"Operating systems will remain important for us as long as we use computers. But for the most part, they are only going to matter to people behind the scenes."

Author Steven J. Vaughan-Nichols also refers to one of the key metrics in another big idea, services-driven business and IT: the hallmark of a well-delivered service is that consumers of the service don't have to know or care how it was delivered, only that it works.

'via Blog this'

Tuesday, December 6, 2011

Innovation Excellence | The Geoffrey Moore Interview – ‘Escape Velocity’

Innovation Excellence | The Geoffrey Moore Interview – ‘Escape Velocity’:

This is an excellent interview from the Innovation Excellence site, with great enterprise leadership takeaways: Especially note the differentiation between leadership (currently undervalued) and management (over-valued). And the idea of "neutralization innovation," responding to competitive threats in order to minimize their impact. For instance, if RIM had moved quickly enough with the BlackBerry to neutralize the iPhone threat, their business might not be under threat today.
'via Blog this'

Thursday, December 1, 2011

What happens when users won't play "Mother, May I" with IT?

--part 2 of the "Big Ideas" conversation with Podio's Ryan Nichols

Last week, Infrics.com featured Ryan Nichols, formerly of SAPs strategy office, formerly of cloud integrator Appirio, and now a vice president for applications at startup Podio.com.  Nichols has been on the front lines of the three current faces of enterprise software: big legacy ERP, cloud platforms and applications, and now with Podio, end-user empowerment, and the rise of "citizen programmers" who can purpose-build their own applications without the presence of any IT department.  Here is the article about Podio's approach:  "The two-minute, user-created app; how Podio leads the era of you."

Life in the C-suite is never easy, but right this minute CIOs and the CEOs of their companies face daunting tech challenges: on the one hand, there are enormous pressures to be more agile, yet still deal with legacy technology installations, execute on existing efforts, and manage costs; on the other, a loud and increasingly empowered base of business units and end-users who are mad as hell at IT for not keeping pace with their tech experiences as consumers--and who now have the power to source their own tech solutions without any input from the corporate IT department. Add to this the simple fact that a larger corporation has built-in inertia and change resistance that render it like a big steamship approaching icebergs; you can see the danger, but avoiding it is slow at best.

"Shadow IT," or "Rogue IT" is big enough to elicit this article from CIO.com last summer, "How to Keep Rogue Cloud Software from Making IT Irrelevant", and a cover story on the issue in September.  Research studies suggest that corporate IT departments significantly underestimate the extent to which users in their own businesses are "doing it for themselves."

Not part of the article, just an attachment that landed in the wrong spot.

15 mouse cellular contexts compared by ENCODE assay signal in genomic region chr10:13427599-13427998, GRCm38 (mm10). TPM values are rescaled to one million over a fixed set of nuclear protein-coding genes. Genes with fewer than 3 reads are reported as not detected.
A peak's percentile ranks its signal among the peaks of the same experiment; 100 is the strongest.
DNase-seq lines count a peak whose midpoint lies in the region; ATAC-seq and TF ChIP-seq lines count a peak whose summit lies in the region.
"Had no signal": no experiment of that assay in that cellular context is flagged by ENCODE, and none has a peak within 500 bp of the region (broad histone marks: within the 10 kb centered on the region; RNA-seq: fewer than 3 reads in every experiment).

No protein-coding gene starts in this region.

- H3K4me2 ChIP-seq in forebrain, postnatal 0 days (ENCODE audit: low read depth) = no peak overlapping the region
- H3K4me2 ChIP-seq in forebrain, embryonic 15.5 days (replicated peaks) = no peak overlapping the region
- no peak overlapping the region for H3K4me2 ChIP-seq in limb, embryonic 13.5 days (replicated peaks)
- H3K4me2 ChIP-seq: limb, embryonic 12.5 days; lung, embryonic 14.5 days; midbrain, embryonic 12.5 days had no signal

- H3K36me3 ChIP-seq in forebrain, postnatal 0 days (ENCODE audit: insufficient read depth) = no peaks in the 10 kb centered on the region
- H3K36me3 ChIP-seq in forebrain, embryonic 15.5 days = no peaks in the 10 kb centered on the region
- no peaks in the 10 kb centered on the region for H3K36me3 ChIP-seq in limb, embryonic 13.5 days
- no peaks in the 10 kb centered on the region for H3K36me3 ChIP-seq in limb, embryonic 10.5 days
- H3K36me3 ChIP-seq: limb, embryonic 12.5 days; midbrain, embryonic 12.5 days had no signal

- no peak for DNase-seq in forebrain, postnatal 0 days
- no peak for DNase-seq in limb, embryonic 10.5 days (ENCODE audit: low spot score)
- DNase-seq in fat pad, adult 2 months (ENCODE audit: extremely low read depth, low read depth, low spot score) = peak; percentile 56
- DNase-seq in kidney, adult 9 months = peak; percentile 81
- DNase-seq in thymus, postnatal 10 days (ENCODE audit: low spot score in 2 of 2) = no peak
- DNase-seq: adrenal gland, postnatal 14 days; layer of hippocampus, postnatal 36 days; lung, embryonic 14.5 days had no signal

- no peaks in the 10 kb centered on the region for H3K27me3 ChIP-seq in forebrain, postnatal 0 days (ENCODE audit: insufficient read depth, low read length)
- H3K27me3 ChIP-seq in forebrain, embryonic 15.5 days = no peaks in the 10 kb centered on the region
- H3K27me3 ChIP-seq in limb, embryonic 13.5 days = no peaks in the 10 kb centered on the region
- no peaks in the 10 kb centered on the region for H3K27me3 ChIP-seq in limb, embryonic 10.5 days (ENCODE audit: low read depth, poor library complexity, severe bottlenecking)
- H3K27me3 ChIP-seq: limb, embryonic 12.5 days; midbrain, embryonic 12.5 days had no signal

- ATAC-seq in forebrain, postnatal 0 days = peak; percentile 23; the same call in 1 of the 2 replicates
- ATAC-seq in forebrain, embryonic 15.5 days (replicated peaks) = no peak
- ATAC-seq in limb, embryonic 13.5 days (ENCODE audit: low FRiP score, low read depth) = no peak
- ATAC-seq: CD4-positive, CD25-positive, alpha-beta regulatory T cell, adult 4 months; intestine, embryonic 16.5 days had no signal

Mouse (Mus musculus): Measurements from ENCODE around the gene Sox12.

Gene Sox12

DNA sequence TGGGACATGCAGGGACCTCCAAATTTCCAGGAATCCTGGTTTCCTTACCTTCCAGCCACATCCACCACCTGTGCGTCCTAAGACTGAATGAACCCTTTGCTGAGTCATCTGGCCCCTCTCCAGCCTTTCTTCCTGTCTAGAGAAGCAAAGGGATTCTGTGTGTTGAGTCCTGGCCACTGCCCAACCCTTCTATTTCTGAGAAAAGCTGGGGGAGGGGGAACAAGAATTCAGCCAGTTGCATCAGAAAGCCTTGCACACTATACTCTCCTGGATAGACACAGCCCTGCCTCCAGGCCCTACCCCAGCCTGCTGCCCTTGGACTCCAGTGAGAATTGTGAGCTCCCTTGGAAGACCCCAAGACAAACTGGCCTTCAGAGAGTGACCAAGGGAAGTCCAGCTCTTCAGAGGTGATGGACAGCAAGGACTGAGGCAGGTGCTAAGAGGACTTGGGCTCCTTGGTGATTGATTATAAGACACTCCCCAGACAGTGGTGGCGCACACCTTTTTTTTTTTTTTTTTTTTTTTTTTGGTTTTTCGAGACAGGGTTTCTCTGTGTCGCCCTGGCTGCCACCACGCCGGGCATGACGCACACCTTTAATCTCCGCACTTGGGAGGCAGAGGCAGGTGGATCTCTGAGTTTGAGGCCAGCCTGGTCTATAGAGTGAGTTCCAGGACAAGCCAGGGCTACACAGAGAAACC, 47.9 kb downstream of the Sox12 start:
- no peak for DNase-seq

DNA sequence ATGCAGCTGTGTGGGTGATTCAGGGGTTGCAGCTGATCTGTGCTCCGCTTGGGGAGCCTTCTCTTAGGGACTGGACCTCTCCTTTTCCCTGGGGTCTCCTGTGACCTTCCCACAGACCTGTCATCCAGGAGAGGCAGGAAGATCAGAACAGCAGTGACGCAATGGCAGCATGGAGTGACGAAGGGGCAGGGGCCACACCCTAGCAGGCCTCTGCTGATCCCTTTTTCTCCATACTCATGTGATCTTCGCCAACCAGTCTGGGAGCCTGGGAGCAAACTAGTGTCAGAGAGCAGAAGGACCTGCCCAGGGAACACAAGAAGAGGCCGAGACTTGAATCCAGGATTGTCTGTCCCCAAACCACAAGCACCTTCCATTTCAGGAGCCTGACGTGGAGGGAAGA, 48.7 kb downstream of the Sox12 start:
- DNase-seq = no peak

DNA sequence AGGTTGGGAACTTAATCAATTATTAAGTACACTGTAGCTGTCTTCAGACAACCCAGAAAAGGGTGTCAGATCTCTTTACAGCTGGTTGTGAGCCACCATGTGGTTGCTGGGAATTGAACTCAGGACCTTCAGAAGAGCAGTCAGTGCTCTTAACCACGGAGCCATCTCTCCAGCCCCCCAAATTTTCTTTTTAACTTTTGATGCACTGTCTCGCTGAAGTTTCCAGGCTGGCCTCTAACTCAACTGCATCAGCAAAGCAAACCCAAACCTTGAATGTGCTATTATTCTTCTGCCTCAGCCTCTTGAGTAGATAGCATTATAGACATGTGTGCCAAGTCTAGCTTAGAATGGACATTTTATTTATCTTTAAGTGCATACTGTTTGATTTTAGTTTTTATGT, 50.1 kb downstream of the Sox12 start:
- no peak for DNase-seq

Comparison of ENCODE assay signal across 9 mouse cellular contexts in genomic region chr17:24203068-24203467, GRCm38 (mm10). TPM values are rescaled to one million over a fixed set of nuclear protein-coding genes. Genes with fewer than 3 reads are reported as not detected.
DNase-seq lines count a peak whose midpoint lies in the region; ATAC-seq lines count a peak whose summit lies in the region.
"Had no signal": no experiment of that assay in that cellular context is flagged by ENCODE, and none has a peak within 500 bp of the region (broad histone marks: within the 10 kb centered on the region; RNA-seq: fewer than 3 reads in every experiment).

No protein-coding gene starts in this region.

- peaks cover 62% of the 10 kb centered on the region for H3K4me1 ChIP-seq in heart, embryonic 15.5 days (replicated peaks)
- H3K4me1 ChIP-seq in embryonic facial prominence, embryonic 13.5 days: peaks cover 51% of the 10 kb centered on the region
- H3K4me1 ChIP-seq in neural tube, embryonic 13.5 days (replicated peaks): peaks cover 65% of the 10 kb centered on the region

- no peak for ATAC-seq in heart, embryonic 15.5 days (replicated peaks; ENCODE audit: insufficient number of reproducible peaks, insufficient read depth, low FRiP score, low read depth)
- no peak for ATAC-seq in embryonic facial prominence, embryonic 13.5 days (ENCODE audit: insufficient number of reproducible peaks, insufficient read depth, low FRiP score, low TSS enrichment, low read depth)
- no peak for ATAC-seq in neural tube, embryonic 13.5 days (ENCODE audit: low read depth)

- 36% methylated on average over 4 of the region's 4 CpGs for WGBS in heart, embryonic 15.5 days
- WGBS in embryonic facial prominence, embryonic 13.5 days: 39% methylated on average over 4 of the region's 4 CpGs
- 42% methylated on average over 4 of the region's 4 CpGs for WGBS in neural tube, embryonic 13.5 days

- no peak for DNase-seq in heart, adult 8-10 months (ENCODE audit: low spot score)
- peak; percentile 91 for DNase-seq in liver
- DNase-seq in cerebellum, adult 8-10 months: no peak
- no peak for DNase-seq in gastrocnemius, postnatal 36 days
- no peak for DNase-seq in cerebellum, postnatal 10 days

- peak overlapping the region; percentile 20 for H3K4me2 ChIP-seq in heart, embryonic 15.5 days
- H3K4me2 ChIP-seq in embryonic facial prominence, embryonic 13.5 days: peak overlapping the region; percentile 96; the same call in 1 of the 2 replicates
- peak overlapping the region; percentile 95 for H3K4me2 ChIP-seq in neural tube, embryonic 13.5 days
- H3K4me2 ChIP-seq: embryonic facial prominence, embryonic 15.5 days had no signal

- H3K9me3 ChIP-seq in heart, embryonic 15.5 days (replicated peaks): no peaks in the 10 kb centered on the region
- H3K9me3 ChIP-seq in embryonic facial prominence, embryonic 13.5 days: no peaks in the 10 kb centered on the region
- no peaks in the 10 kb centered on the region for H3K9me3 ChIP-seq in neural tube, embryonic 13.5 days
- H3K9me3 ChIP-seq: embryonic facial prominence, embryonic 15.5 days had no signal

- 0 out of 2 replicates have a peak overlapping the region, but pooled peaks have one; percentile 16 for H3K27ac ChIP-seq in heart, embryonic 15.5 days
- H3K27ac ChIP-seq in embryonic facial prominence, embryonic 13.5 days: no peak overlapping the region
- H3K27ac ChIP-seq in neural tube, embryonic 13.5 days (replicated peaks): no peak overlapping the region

Since Nichols has had a presence across many facets of enterprise IT, and now is with a company designed specifically to put tech development into the hands of end users, we talked about the whole "era of you" idea, which led to this discussion:

Don:  This whole social, consumerization, all this is moving toward a dramatically greater degree of personalization for each of us as an individual and as a worker, but also moving the power to choose, implement, and get value from technology much closer to the people who use it every day. Taking IT out of the picture as the people without whom you can’t do your job. One reason Podio is especially fascinating to me is that it seems to facilitate that “era of you” concept--that you do it for yourself.

Nichols:  that’s exactly what we’re going after. The first wave of platform-as-a-service has been very enabling for IT, where IT can build apps without having to worry about infrastructure...but I have to say, at my last company we ran our entire business on salesforce and force.com, and I never once built an app of my own. I took what IT gave me and then when I needed to get something done, I turned to a Google spreadsheet. That’s broken, there’s this huge in-between space where all the time I’d be trying to manage something, trying to get something done and getting it done in e-mail and documents--there’s a more productive way to do it.

Don:  You play “mother may I” with IT.

Nichols:   Yeah, and that’s broken too. It’s in nobody’s interest for me to do that. But these are the tools that I’m given, so that’s what I make do with. There should be a better way.

Don:  If I’m a CIO, and let’s say I’m at a company that’s three or five billion dollars a year, and I’m seeing this promise, but I’ve got huge volumes of data and thousands and thousands of employees, and regulatory compliance, and my legal department...what’s your advice to a CIO like that? Podio might be part of their picture, but they understand on some level that this is all broken, too. It’s a common refrain among a lot of analysts that enterprise IT is broken.

You represent kind of the extreme of ultra-agile user empowerment. As someone who’s out there scouting in that area, what’s your message to big legacy-bound CIOs?

RN: First of all, I have to communicate, they’re in a tough spot. There’s no easy answer for enterprise CIOs because it’s not a question of whether they’re going to empower their employees or not. Their employees ARE empowered. They are doing what they need to do to get their jobs done and to the extent that IT helps them with that, great, but when that stops, they’re ALREADY doing the rest themselves. And whether they’re doing that by using existing tools in unintended ways--e-mailing spreadsheets of very confidential information around--or whether they’re using unauthorized tools like the plethora of consumer-grade apps that we see being adopted like crazy in the enterprise.